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This article was published 29/5/2014 (1120 days ago), so information in it may no longer be current.
DAUPHIN The Crown painted him as a ruthless, cold-blooded killer who had visions of becoming a professional hit man and showed no remorse.
The defence argued he was just a dumb young kid who made a drunken mistake, panicked and then got in over his head.
So who is the real Christopher Shewchuk? A judge believes likely somewhere in between the two vastly different pictures painted during a sentencing hearing involving a successful “Mr. Big” police sting operation.
Shewchuk, 32, was handed a life term behind bars Thursday afternoon with no chance of parole for at least 13 years. Queen’s Bench Justice Chris Martin increased parole eligibility from the mandatory minimum of 10 years, but stopped short of the 15 years the Crown was seeking.
It’s important to note parole eligibility is not a guarantee of release, just the opportunity to apply.
“What you did, Mr. Shewchuk, was a cowardly, despicable act,” Martin said.
Martin praised the “dogged determination” of RCMP investigators who broke open the 2003 disappearance of 25-year-old Derek Kembel with their elaborate undercover project in 2011. And he spoke personally to the victim’s family members, who packed the courtroom.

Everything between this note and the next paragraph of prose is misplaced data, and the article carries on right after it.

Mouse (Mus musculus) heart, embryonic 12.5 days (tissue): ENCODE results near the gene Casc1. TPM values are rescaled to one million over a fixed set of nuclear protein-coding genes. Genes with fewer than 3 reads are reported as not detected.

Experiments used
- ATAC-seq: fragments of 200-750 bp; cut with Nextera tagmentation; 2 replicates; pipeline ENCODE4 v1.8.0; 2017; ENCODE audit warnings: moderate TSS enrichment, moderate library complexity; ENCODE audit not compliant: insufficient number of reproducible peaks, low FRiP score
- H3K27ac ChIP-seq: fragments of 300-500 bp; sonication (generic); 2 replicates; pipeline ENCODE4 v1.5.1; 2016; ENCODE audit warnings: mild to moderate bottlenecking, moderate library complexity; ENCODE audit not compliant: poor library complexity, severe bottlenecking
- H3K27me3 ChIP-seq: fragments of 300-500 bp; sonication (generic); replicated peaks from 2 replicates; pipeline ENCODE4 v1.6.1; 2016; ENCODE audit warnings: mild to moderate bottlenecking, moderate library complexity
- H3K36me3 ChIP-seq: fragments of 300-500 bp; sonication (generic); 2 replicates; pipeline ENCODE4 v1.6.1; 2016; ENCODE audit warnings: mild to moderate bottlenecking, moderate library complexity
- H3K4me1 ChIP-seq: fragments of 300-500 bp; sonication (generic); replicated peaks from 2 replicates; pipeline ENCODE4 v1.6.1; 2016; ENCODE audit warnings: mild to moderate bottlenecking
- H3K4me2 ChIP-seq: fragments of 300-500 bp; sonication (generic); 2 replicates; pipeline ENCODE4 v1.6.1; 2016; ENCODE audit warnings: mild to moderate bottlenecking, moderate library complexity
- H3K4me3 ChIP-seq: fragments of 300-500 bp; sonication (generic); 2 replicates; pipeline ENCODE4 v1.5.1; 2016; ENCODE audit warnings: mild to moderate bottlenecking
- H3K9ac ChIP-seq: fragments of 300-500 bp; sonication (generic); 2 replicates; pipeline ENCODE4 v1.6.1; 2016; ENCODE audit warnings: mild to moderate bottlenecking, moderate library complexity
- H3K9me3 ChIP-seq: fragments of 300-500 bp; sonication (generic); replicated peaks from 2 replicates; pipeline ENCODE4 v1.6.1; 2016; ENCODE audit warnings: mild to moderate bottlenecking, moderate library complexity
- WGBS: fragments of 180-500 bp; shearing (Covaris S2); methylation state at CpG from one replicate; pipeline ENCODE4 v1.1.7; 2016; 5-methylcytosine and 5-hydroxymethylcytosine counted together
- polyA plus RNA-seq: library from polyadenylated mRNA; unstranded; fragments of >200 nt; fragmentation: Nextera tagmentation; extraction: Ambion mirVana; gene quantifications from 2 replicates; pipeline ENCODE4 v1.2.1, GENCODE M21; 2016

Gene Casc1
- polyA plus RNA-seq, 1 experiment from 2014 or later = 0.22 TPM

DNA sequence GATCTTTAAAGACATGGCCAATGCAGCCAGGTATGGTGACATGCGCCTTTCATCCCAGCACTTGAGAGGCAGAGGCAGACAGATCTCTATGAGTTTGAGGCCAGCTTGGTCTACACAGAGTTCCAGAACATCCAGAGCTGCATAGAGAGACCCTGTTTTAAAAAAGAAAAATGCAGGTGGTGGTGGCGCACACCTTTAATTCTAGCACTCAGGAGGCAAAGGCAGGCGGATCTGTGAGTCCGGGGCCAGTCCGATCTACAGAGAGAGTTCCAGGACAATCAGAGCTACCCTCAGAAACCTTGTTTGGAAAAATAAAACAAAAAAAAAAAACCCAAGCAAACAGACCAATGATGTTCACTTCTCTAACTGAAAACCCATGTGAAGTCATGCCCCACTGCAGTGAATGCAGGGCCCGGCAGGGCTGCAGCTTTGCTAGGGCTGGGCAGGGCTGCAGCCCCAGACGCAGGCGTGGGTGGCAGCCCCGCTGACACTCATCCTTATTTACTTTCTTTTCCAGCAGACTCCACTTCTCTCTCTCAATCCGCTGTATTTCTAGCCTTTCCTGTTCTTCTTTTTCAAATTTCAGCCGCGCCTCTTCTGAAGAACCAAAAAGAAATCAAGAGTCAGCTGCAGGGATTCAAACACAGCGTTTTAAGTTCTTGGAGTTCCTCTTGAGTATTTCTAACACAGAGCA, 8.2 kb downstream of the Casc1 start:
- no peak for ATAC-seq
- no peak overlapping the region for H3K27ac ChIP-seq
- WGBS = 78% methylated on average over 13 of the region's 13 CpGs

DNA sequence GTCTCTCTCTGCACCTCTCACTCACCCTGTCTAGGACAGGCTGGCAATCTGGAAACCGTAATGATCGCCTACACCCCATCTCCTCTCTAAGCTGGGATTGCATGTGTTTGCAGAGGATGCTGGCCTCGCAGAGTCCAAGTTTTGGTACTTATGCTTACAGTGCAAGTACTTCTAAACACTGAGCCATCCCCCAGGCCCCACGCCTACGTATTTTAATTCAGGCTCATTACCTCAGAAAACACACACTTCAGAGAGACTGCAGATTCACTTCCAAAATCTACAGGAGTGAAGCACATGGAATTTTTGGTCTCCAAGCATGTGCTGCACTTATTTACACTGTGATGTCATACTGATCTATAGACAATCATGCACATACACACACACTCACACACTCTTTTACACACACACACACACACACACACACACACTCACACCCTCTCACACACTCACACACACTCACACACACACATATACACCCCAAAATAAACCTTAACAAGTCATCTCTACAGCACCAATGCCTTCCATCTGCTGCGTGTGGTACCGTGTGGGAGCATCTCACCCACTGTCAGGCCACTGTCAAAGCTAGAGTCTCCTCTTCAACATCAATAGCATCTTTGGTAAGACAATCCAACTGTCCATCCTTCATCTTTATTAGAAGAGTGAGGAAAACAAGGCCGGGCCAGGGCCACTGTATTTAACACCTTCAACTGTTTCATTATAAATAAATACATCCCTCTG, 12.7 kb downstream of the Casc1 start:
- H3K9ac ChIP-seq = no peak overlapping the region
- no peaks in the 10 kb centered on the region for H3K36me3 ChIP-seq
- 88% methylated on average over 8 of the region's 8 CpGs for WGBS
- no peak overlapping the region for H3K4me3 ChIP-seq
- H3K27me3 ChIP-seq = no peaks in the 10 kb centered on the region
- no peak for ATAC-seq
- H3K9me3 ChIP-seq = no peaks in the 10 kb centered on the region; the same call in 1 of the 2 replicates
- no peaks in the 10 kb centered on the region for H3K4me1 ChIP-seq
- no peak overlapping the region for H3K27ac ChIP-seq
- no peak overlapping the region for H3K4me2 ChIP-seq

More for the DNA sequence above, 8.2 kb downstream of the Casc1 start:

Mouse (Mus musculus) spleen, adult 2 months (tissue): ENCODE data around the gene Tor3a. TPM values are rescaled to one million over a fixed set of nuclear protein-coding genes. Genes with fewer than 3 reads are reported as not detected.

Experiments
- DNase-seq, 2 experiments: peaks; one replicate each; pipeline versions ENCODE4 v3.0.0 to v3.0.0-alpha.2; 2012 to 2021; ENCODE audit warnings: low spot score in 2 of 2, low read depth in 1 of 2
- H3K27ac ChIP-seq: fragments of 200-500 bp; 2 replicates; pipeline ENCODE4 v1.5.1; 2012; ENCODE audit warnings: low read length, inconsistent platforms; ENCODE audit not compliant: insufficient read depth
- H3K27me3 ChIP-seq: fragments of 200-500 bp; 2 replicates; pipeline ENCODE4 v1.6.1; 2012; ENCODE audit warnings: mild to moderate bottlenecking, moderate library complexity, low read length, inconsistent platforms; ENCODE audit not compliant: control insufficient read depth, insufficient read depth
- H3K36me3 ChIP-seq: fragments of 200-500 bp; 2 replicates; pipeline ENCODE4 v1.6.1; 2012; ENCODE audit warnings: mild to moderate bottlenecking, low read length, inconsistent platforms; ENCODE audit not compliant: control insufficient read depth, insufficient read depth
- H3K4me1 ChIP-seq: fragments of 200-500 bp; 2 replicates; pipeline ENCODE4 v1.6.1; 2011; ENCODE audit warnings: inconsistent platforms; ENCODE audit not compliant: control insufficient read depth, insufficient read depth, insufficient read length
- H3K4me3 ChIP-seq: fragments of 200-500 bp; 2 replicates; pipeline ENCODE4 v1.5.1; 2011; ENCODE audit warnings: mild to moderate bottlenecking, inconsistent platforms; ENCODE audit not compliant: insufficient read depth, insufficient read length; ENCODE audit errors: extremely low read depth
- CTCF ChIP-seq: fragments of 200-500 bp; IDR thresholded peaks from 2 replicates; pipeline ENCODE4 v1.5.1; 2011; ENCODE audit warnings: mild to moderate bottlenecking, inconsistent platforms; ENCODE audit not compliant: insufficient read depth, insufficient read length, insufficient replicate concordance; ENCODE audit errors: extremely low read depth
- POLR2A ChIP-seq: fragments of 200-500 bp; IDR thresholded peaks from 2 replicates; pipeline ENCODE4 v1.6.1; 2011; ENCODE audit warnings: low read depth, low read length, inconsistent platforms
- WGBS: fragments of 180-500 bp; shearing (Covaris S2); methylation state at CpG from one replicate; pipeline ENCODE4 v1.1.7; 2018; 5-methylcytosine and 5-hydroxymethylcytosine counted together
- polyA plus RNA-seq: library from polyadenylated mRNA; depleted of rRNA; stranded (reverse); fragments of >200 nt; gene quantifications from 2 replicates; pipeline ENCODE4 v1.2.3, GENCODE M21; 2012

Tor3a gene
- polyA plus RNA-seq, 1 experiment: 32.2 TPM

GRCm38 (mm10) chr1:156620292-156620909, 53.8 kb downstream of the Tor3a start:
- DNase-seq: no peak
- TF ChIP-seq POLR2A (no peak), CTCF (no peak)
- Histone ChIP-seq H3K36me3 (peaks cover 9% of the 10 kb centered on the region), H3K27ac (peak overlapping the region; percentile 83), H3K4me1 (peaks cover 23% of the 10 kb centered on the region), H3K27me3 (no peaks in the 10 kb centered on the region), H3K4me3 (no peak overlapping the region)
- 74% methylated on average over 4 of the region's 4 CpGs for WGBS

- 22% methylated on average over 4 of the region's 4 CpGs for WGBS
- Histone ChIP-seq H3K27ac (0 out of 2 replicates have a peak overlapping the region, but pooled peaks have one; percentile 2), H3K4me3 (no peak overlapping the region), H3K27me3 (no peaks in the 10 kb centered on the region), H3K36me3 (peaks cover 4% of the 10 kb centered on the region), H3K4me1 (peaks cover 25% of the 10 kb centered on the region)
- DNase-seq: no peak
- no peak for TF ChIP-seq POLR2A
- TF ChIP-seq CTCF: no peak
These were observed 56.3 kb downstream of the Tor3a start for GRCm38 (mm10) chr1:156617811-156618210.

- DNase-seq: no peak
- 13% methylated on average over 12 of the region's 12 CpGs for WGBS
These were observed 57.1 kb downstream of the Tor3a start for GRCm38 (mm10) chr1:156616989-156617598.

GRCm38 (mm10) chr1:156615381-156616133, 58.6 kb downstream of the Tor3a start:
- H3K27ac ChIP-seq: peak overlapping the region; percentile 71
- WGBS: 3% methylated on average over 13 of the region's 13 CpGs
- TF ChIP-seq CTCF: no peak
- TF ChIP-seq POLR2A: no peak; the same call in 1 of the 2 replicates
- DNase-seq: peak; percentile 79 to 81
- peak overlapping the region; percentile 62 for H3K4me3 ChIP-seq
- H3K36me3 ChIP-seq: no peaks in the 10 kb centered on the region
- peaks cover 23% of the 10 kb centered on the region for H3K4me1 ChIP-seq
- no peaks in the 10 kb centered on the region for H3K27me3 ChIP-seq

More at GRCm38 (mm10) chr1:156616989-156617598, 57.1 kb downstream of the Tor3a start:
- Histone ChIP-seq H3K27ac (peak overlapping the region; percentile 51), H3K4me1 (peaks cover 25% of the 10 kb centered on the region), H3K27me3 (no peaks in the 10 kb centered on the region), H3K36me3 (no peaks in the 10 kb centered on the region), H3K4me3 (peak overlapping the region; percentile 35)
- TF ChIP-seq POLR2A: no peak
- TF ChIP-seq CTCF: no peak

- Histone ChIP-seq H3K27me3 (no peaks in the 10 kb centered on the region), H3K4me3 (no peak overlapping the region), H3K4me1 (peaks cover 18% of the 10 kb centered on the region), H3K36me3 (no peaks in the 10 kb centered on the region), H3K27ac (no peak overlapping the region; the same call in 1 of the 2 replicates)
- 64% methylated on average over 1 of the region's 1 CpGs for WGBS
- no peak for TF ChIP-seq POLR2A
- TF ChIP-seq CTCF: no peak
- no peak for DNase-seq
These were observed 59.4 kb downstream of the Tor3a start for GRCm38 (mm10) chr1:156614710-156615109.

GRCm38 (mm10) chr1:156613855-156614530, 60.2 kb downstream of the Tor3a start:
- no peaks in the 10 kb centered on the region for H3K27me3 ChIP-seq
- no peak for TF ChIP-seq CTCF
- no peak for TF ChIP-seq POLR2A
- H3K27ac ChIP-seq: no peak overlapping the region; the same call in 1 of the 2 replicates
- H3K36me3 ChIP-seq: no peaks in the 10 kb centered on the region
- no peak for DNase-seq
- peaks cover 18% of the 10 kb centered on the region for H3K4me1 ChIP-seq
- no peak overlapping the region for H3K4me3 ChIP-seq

Shewchuk pleaded guilty to second-degree murder just as his trial was set to begin earlier this month.
Court heard his audio and video confessions where he repeatedly boasted to undercover police officers about how he killed Kembel, then got away with it for years. He told a Mountie posing as a gang hit man how he “blasted” Kembel twice with a shotgun as the man pleaded for his life, then drove his body for an hour to a family farm, repeatedly burned it and then disposed of the remains while keeping the deadly secret.
Shewchuk told a secret agent he decided to kill Kembel, a complete stranger, after seeing the man flirting with his ex-girlfriend at a Dauphin bar earlier that night.
» Winnipeg Free Press